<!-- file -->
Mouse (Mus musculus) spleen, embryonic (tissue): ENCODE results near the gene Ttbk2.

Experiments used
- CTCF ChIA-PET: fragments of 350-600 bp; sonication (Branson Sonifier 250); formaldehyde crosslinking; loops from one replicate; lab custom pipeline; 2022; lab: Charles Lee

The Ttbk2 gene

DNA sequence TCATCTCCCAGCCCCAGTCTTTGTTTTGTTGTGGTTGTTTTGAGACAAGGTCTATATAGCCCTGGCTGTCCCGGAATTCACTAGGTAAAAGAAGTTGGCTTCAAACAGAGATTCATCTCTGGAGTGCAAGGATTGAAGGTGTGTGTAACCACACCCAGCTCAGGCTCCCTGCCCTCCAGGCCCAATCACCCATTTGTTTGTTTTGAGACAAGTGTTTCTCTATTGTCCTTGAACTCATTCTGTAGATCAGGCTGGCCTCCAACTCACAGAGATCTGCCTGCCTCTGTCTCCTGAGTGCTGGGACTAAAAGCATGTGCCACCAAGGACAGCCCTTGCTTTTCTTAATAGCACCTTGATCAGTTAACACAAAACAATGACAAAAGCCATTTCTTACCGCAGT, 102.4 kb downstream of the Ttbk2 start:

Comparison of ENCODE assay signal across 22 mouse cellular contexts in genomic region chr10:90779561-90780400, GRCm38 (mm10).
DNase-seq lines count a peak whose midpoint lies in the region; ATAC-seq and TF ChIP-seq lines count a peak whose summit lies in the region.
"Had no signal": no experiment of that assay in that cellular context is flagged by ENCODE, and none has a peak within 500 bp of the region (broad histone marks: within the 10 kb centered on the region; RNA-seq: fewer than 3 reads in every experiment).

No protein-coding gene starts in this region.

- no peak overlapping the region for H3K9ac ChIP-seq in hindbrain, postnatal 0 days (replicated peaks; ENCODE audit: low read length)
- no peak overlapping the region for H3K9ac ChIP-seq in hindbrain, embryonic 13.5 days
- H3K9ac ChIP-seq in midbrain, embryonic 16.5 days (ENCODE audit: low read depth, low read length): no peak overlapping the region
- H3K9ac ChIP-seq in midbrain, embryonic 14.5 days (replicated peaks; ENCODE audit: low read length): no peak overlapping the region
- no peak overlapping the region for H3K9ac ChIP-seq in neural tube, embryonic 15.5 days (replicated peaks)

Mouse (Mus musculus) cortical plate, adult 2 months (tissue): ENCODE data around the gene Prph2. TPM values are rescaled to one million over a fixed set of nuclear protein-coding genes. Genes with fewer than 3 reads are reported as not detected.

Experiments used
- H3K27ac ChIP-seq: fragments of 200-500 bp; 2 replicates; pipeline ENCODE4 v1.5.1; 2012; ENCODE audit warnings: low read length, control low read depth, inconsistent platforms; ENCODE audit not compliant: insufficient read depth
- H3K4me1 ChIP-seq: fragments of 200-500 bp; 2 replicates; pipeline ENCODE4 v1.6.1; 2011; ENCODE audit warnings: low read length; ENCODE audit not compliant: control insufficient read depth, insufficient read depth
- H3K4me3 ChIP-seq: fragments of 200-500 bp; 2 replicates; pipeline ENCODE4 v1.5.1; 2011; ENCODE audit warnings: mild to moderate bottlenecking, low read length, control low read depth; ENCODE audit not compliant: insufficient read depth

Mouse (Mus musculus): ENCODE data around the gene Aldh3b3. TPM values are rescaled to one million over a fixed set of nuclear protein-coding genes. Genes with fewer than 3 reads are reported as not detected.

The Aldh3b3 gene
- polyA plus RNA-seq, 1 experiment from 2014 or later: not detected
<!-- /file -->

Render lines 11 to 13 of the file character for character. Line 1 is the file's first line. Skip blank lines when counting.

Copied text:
- no peak overlapping the region for H3K9ac ChIP-seq in hindbrain, embryonic 13.5 days
- H3K9ac ChIP-seq in midbrain, embryonic 16.5 days (ENCODE audit: low read depth, low read length): no peak overlapping the region
- H3K9ac ChIP-seq in midbrain, embryonic 14.5 days (replicated peaks; ENCODE audit: low read length): no peak overlapping the region